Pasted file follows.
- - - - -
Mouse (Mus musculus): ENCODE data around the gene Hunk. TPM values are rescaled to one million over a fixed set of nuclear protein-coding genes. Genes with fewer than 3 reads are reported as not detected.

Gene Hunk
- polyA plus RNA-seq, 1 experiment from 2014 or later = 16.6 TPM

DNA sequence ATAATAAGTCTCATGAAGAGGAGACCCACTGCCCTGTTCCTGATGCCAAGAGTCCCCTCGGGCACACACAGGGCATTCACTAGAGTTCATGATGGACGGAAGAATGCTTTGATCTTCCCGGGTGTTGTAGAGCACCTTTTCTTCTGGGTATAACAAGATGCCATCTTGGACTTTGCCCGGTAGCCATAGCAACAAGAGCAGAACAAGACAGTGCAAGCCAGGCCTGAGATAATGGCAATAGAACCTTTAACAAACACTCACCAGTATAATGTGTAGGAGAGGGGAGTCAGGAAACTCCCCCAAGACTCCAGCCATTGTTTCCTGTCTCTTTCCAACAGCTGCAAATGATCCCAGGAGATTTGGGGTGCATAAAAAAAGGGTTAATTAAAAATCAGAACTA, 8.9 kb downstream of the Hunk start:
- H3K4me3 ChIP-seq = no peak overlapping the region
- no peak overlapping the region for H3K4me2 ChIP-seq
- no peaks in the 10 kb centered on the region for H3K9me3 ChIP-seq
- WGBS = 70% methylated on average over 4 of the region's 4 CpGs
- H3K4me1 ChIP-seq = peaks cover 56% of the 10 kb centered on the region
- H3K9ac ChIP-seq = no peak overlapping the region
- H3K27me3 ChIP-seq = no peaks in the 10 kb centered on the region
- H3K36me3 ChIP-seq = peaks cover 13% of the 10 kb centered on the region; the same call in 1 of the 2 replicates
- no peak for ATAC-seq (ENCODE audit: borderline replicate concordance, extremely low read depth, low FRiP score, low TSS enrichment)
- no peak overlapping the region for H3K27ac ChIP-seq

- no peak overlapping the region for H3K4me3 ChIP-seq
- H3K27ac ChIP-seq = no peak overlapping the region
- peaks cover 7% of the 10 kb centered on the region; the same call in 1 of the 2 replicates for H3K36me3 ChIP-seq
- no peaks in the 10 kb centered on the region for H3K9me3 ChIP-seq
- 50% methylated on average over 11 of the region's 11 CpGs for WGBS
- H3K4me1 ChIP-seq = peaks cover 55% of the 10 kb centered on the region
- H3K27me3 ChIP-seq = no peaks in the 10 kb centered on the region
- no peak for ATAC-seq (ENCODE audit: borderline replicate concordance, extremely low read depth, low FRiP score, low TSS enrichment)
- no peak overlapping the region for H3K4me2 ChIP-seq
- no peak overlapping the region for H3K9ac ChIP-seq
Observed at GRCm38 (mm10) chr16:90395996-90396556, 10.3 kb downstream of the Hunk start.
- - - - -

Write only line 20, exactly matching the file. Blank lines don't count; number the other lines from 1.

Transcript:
- H3K4me1 ChIP-seq = peaks cover 55% of the 10 kb centered on the region